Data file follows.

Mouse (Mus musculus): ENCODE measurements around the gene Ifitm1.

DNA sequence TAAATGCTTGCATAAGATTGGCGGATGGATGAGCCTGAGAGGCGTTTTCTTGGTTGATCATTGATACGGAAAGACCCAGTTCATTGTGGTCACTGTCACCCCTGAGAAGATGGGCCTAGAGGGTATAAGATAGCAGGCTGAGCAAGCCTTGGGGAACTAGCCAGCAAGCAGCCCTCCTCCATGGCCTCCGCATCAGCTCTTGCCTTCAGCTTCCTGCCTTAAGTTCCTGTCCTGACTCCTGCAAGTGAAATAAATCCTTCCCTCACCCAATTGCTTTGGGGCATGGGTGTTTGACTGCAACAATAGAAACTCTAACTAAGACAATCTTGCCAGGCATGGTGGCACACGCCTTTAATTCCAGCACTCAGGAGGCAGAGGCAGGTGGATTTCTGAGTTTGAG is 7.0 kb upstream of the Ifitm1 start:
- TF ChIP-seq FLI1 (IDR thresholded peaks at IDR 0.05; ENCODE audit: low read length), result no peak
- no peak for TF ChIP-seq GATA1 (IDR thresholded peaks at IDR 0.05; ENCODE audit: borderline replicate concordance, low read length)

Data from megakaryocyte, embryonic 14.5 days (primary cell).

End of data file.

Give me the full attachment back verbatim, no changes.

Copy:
Mouse (Mus musculus): ENCODE measurements around the gene Ifitm1.

DNA sequence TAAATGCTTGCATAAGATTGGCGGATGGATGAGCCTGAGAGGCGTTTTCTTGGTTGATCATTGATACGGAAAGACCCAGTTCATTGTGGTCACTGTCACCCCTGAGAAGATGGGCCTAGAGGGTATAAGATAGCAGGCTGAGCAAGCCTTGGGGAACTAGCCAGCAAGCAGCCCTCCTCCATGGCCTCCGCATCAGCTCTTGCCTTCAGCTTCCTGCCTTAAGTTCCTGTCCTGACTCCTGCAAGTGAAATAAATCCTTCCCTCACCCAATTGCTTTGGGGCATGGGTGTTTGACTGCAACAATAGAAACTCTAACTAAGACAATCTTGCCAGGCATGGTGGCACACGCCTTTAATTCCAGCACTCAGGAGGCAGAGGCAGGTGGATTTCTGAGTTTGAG is 7.0 kb upstream of the Ifitm1 start:
- TF ChIP-seq FLI1 (IDR thresholded peaks at IDR 0.05; ENCODE audit: low read length), result no peak
- no peak for TF ChIP-seq GATA1 (IDR thresholded peaks at IDR 0.05; ENCODE audit: borderline replicate concordance, low read length)

Data from megakaryocyte, embryonic 14.5 days (primary cell).